DETAILED DESCRIPTION OF THE INVENTION

The absorbent used is a preparation capable of absorbing technical oils. Preferred absorbents are mineral preparations. The absorbent used will preferably be in the form of granules. A particularly preferred absorbent is a preparation sold under the trade name ABSOL, which is a mineral granulate effective in absorbing technical oils.

When carrying out the method according to the present invention, one liter of absorbent can be added to the shot magazine for each blasting period of three minutes. The absorbent functions to absorb the oil present in the shot and accompanies the shot to the throwing wheel of the blasting machine and is crushed to a fine dust during the actual blasting operation, this dust absorbing further oil from the shot-blasted objects. The oil-containing absorbent is then separated from the shot, together with paint dust, in a wind sieve. The separated dust is then collected in a bag filter and transported away.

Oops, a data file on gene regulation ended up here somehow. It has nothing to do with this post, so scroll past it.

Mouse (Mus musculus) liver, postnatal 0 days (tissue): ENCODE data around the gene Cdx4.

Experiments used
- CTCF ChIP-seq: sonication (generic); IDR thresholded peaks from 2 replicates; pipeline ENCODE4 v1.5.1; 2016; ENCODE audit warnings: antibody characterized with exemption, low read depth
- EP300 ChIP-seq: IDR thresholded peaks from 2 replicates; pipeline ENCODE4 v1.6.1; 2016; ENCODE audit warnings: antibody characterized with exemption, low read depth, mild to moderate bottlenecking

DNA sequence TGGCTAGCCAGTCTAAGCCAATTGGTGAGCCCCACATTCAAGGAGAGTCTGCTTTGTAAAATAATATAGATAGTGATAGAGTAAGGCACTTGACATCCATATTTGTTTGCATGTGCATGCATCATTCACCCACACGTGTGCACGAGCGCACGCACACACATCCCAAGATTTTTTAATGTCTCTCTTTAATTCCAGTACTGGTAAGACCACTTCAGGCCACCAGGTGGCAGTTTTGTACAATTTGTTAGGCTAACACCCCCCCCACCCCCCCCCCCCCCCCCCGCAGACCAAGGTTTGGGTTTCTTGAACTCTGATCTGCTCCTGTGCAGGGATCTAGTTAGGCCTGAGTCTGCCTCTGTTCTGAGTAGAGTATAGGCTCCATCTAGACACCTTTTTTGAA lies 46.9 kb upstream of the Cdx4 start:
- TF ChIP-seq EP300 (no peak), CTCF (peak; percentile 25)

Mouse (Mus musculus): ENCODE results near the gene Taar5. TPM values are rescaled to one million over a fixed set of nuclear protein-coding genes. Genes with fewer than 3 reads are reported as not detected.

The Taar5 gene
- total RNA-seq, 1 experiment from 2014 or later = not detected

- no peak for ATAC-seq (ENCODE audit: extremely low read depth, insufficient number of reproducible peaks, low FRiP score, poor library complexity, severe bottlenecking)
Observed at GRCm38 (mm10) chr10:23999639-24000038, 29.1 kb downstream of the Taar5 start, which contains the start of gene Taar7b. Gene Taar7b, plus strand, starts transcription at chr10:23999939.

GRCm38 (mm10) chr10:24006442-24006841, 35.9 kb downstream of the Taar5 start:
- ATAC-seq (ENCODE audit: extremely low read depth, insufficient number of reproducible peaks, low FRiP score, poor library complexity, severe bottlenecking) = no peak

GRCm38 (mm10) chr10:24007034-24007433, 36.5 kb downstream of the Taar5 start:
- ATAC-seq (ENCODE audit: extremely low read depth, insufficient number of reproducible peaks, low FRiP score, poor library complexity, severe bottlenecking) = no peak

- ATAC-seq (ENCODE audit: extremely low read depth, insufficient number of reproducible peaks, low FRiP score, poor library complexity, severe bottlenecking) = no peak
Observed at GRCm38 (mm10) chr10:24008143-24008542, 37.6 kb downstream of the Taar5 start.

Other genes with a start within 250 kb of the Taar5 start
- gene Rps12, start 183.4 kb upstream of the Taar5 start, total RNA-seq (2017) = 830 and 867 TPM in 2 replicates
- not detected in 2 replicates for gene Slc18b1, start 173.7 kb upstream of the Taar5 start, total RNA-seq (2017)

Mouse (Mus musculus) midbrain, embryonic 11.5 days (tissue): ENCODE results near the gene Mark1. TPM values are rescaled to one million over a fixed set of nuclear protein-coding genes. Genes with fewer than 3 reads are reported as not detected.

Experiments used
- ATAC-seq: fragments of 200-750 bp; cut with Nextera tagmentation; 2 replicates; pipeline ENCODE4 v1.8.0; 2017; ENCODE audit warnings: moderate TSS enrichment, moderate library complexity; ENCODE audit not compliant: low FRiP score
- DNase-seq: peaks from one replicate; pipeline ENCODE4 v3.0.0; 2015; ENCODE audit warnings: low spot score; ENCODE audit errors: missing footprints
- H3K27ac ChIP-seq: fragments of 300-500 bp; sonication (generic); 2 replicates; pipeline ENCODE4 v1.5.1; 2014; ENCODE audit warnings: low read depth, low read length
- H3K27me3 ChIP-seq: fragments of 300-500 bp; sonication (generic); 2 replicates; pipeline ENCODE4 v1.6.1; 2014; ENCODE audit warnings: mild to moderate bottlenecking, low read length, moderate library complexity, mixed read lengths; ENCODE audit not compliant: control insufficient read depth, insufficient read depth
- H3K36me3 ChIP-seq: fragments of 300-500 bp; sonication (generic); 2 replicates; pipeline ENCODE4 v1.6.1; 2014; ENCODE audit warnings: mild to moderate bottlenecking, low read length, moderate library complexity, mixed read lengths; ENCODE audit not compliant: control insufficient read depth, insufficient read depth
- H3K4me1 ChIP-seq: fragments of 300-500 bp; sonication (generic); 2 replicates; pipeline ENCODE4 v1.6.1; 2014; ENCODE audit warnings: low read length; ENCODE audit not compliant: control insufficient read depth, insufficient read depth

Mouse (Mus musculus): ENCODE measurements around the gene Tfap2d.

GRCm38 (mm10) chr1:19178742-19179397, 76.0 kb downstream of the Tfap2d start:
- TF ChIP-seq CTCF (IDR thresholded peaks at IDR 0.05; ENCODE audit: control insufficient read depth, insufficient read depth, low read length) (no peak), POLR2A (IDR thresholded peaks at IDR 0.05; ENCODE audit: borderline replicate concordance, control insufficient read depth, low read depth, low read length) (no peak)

In the case of the example described above, all absorbent will have been slung against the fixtures after a time period of about 0.5 minutes. Consequently, no absorbent will be present during the remainder of the shot blasting period. The absorbent is nevertheless efficient, because the oil is often present solely on the outer surfaces of the fixtures and is consequently removed first.

The absorbent may be added continuously or discontinuously in batches, during the whole of the period during which shot is thrown from the blasting machine against the object being de-coated.

Such prevention of blockaging of the shot transporting system of said shot blasting machine and prevention of irregular feed to the shot throwing wheels will also reduce the mechanical wear on the transporting and separating system.

The shot used in the aforedescribed example has a diameter of 0.5-1.0 mm. It will be understood, however, that other blasting agents may be used, such as sand for instance.

The present invention can also be applied when the coatings to be removed are laden with grease or lubricant or other substances capable of adhesively binding together the shot and coating material removed thereby. Naturally, one condition for successfully avoiding the problem of adhesion is to use an absorbent capable of absorbing the substance causing the adhesion or to remove or modify said substance in some other way, so that said substance will no longer have a disturbing effect.

Patent Citations